Mainland China and Taiwan Relation: Where will it go?
Gregory C. Chow
December 4, 2000
(preliminary draft; comments welcome.)
I would like first to compliment the Association of Chinese Students and Scholars for its important contributions. The Association has not only served the Chinese students and scholars but has enabled them to further enrich the culture of the Princeton community. Similar compliments should be paid to the International Center for its services to international students and scholars and for bringing their talents to enrich the cultural diversity of Princeton. It is therefore my great pleasure and honor to take part in this event sponsored by these two organizations.
I will discuss the relation of mainland China and Taiwan in five parts, (1) the current state, and its historical basis, (2) recent developments, (3) the role of continued dialogues, (4) prospects in the near future, and (5) long-term possibilities. The last two parts are short because they are somewhat speculative. Understanding the material in the first three parts will be helpful in forming one’s own assessment of future prospects.
The Current State and Its Historical Basis
Concerning the current state, two statements summarize the situation. Economic relations are excellent and have made great progress. Political relations are characterized by conflicting stands and not making progress.
Since mainland China started its economic reform and adopted an open-door policy in 1978, it has promoted foreign trade and welcomed foreign investment. The total volume of foreign trade obtained as the total value of exports and imports increased from 9.8 percent of GDP in 1978 to 34 percent in 1998. The 1998 value amounts to 323.9 billion US dollars. Taiwan is an important trading partner of mainland China. Of mainland’s total imports of 140 billion USD in 1998, 16.6 billion or almost 12 percent was from Taiwan. This accounted for about 15 percent of Taiwan’s total exports. According to the latest report from Taiwan (see p.1 of People’s Daily Overseas Edition, November 29, 2000), the volume of its trade with the mainland in the third quarter of 2000 reached 24.1 billion USD at an annual rate. The exports of 19.4 billion were 28 percent higher than the amount a year ago and accounted for 17.7 percent of Taiwan’s total exports.
Foreign direct investment of the mainland increased from almost nothing in 1978 to 45.5 billion USD in 1997. Of this amount, 20.6 billion or almost a half was from Hong Kong and 3.3 billion was from Taiwan. Taiwan was then the third largest investor, next to Hong Kong and Japan but above the US (the US overtook Taiwan in the third place in 1998). Without counting foreign investment in Hong Kong, Taiwan’ share of FDI was about 16 percent. This 16 percent is a useful figure because some of the Taiwan investors registered as Hong Kong investors. Excluding their investment as investment from Taiwan would underestimate Taiwan’s share in direct foreign investment in the mainland. Like investors from other areas, Taiwan investors try to take advantage of the low cost labor in the mainland, but they have the advantage of being very near the mainland and knowing the Chinese culture and human relations.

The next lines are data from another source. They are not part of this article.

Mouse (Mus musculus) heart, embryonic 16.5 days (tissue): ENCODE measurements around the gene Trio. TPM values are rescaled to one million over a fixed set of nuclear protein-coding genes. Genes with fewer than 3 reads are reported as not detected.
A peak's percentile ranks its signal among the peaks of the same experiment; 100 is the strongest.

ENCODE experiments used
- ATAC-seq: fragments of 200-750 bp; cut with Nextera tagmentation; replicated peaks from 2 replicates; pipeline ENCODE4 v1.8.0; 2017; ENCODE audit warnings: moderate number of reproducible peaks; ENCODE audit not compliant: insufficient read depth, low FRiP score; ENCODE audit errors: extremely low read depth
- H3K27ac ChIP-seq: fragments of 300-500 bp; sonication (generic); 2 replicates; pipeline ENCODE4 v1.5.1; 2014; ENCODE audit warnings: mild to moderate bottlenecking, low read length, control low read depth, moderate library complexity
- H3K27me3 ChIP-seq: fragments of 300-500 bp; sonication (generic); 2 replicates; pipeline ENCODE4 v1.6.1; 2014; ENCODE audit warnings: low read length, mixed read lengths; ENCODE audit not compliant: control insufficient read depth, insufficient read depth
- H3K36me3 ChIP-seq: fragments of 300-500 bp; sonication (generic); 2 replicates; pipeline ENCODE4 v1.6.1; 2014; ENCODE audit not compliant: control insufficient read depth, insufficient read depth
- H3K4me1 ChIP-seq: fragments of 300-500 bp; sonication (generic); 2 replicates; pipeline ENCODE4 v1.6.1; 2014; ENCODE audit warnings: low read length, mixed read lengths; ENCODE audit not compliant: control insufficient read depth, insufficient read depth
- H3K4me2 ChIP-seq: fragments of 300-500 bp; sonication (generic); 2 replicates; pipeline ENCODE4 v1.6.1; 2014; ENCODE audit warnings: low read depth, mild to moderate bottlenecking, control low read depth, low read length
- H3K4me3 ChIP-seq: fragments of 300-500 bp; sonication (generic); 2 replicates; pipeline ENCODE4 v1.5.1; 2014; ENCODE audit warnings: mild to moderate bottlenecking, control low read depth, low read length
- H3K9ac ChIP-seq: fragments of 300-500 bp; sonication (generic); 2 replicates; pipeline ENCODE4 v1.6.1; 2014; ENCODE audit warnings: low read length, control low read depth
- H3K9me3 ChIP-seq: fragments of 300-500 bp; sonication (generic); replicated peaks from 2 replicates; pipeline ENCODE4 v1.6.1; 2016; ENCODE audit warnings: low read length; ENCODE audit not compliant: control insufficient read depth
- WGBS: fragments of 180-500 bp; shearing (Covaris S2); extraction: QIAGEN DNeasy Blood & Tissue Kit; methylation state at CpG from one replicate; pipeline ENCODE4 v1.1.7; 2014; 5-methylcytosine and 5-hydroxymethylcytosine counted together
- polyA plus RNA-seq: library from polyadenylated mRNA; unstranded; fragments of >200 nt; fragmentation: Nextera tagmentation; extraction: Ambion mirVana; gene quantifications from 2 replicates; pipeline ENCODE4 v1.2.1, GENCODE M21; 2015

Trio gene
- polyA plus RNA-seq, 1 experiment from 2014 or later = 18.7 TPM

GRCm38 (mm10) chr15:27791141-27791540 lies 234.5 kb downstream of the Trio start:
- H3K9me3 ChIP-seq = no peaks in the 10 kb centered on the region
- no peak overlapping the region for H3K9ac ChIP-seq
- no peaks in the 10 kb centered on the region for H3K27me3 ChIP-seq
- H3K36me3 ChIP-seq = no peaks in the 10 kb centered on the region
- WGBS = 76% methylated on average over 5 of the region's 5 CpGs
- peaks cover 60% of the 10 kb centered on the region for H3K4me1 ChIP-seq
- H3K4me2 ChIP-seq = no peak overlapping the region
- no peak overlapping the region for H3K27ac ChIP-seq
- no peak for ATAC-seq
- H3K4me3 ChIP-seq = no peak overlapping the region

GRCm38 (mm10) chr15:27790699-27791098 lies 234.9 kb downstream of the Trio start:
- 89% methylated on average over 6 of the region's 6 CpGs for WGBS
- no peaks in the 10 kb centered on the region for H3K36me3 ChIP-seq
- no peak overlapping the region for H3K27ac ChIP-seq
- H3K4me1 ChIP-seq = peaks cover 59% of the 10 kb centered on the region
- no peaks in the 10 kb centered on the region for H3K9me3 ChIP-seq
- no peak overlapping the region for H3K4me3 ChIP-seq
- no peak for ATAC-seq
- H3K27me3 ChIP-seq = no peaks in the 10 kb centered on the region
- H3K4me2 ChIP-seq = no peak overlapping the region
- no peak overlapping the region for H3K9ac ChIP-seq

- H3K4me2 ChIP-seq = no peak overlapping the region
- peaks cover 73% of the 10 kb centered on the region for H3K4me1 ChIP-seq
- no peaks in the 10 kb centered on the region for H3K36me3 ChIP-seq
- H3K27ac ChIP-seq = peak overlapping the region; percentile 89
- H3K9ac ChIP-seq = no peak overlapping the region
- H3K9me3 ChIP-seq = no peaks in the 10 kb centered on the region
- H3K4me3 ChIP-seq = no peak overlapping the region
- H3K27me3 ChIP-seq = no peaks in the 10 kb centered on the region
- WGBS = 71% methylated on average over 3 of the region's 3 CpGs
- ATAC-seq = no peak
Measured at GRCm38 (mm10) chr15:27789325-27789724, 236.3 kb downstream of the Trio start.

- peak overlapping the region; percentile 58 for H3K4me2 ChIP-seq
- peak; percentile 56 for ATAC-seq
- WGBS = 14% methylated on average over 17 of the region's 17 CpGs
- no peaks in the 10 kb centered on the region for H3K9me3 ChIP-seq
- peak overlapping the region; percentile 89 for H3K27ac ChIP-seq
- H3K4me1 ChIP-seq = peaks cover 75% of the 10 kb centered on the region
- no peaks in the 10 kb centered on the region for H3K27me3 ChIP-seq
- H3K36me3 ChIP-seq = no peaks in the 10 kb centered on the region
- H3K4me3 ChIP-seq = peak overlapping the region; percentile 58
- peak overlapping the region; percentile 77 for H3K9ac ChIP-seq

Just opposite to the positive economic relation the political relation is mainly negative: the two sides hold opposing stands. From the mainland government’s point of view, Taiwan is a province of the People’s Republic of China. From Taiwan’s viewpoint, it is an independent nation.
The historical basis of the PRC’s claim is the following. Before the Sino-Japanese War of 1895 Taiwan was a part of China and inhabited mainly by Chinese immigrants who had arrived during the Ming Dynasty. China gave up her sovereignty over Taiwan to Japan by the treaty signed after China’s defeat in 1895. After the defeat of Japan in the Second World War in 1945 sovereignty of Taiwan was returned to China, then the Republic of China under the Kuomintang (KMT) or the Nationalist Party. Since the establishment of the PRC in 1949, the government of PRC has claimed to be the government of the whole China, including Taiwan.
The government in Taiwan does not agree to the above claim of the Beijing government. The establishment of the PRC did not in fact include Taiwan as its territory. Since 1945 Taiwan’s government has always been the government of the ROC. Besides the above factual and legal argument, a large number of people in Taiwan do not like to be a part of the PRC. The government of the PRC adopted policies in the mainland that these people do not like, although the dislike has probably diminished to some extent after the PRC government adopted more liberal policies. In addition, the dislike of mainlanders including those who have moved to Taiwan with Chiang Kei-shek in 1949 has partly come from the strong rule of the Chiang government. In that government native born Taiwanese were under-represented. Why should Taiwan be a part of mainland China? The people of Taiwan are proud of their economic accomplishment and they would like to have their own identity. Many observers, including the well-known economist Simon Kuznets, believe that the Chiang government has contributed significantly to Taiwan’s economic development in spite of some politically unpopular policies. The contribution of the Chiang government was derived from the large number of talented people who had come with the government from the mainland, including some of the ablest people selected from the very large population in the mainland. These people helped run the successful agencies responsible for Taiwan’s economic development, including the Commission for Rural Reconstruction and the Ministry of Economic Affairs. However, this assessment is called to question today by scholars in Taiwan who dislike the Chiang rule up to the 1970s.
2. Recent Developments
Given these two different viewpoints, what have been the major recent developments? Partly because of the close economic relations, both sides desire a dialogue to improve relations. The PRC government wishes to use the dialogue to convince Taiwan to be a part of China, and the Taiwan government is interested in protecting the interests of the Taiwan investors. There has been a semi-government channel through two organizations (Strait Exchange Foundation SEF established in Taiwan in February 1991 and Association for Relations Across the Taiwan Strait ARAT established in the PRC in December 1991, headed respectively by Koo Chen-fu and Wang Daohan, order mentioned above according to dates of establishment). The meetings of Wang and Koo led to the signing of a written agreement in April 1994 on economic and cultural relations. Since then two events occurred which worsened the relation. First, in June 1995, President Lee Teng-hui visited the United States and made a speech while receiving an honorary degree from Cornell University. The PRC government was objecting to the US welcoming, even in an unofficial capacity, the President of a country with which it had agreed to terminate diplomatic relations. Also it was offended by the derogatory tone of Lee’s Cornell speech which was critical of the PRC. Lee’s visit and speech led to the PRC government carrying out military exercises by firing missiles near the Taiwan island.